For the last couple of months I have been slowly reading Iain McGilchrist’s The Master and His Emissary. Slowly – because it is a big book, in more ways than one. I am only scratching at the surface of it – but the discussion of the left and right hemispheres is fascinating. As a leftie and the daughter of a leftie, I grew up with a lot of folk wisdom about the left hemisphere as being the faculty of reason and language while the right hemisphere is the domain of emotion and visual imagery. This, as McGilchrist shows, is false – both hemispheres are involved in each, just in different ways. The right provides us with the big picture, while the left is good at analysing details and specifics. In his RSA talk, McGilchrist gives an example of a bird to illustrate this – using its left hemisphere to focus on picking out tasty seeds from amongst the pebbles while the right hemisphere scans the area for possible danger. Both functions are vital, both sides need to talk to each other and, importantly, also listen to each other. In particular, the right hemisphere is connected to the physical world in a way that the left is not. And this can lead us into problems when the left forgets to pay attention to the right, which it is prone to do. I would really recommend watching this talk. I’ll be back to talk about the consequences for humanity for prioritising the left way of thinking over the right which is the subject of the second part of this book.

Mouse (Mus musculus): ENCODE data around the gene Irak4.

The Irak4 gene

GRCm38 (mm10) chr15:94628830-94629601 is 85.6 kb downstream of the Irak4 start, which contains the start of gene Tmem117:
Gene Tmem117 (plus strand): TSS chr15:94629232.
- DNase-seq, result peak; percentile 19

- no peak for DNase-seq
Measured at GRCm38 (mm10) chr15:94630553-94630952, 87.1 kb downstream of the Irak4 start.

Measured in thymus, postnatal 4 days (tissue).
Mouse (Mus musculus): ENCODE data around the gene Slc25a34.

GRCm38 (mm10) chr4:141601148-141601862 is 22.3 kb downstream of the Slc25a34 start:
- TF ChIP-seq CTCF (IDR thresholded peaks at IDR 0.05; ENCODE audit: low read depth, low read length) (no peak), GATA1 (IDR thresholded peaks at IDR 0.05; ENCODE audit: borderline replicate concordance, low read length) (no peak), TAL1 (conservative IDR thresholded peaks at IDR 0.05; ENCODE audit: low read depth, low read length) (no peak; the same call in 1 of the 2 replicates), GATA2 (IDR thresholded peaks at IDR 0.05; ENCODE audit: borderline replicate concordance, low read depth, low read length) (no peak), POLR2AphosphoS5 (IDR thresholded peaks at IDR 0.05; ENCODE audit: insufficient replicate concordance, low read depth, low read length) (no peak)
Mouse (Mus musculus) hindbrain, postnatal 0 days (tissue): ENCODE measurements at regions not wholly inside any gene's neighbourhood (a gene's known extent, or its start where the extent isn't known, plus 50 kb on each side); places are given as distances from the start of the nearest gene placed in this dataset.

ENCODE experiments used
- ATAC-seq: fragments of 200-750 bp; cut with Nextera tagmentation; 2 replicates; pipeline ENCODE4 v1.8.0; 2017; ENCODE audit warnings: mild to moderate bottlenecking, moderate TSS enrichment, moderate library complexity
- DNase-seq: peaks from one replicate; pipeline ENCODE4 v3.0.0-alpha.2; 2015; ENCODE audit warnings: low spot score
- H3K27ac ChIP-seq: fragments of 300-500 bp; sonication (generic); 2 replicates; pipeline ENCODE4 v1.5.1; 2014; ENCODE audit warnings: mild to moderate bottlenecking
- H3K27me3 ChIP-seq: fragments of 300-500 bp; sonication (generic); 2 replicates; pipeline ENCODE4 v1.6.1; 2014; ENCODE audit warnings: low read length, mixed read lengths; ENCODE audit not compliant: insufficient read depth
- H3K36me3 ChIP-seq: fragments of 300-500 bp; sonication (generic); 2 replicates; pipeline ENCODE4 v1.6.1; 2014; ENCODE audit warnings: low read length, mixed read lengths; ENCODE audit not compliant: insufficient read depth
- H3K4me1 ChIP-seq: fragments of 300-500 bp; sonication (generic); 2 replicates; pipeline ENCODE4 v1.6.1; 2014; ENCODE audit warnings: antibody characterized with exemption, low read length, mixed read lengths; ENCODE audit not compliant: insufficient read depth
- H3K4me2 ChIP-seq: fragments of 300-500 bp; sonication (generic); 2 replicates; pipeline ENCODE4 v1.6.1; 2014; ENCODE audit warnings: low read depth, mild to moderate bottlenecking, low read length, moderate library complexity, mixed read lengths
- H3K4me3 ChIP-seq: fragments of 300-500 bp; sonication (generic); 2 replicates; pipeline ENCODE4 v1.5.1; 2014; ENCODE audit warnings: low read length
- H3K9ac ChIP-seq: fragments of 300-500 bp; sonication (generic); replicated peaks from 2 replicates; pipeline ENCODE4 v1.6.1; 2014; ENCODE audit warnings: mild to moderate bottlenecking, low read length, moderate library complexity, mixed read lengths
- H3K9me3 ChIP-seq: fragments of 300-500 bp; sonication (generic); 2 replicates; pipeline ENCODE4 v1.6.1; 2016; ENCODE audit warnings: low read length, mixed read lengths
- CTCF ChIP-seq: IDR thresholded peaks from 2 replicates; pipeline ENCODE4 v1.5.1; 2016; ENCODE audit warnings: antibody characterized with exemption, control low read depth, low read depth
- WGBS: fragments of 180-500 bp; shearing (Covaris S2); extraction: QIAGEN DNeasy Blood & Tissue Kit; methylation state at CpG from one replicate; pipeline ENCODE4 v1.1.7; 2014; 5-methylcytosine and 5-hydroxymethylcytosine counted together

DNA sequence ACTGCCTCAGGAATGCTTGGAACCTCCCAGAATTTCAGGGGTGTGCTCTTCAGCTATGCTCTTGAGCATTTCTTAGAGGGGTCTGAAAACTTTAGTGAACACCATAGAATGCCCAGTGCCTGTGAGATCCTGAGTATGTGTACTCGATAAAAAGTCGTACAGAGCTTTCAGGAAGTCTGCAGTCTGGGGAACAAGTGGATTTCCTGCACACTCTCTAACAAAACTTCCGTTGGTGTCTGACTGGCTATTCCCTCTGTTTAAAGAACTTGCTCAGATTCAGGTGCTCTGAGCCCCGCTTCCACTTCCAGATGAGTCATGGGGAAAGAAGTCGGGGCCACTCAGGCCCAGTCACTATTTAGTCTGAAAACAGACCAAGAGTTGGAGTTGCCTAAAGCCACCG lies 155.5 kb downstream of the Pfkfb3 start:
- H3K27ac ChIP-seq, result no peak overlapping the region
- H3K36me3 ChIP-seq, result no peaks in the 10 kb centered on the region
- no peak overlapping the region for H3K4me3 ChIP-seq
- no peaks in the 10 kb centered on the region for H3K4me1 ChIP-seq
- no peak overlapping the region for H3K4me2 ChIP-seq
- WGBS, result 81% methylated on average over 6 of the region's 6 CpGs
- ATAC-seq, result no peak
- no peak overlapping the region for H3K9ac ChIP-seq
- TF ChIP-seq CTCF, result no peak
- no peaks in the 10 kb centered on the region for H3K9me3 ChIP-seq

Aletheia was a Greek Goddess. The word is often translated into English as truth – and Aletheia’s Roman counterpart is called Veritas. However, as Heidegger and others say, truth is really insufficient as a translation. Truth is a noun in Latin, but in Greek aletheia is an activity. This is not just an exercise in semantics. Heidegger understood the importance of language: it shapes our understanding of our world and constrains what we can say.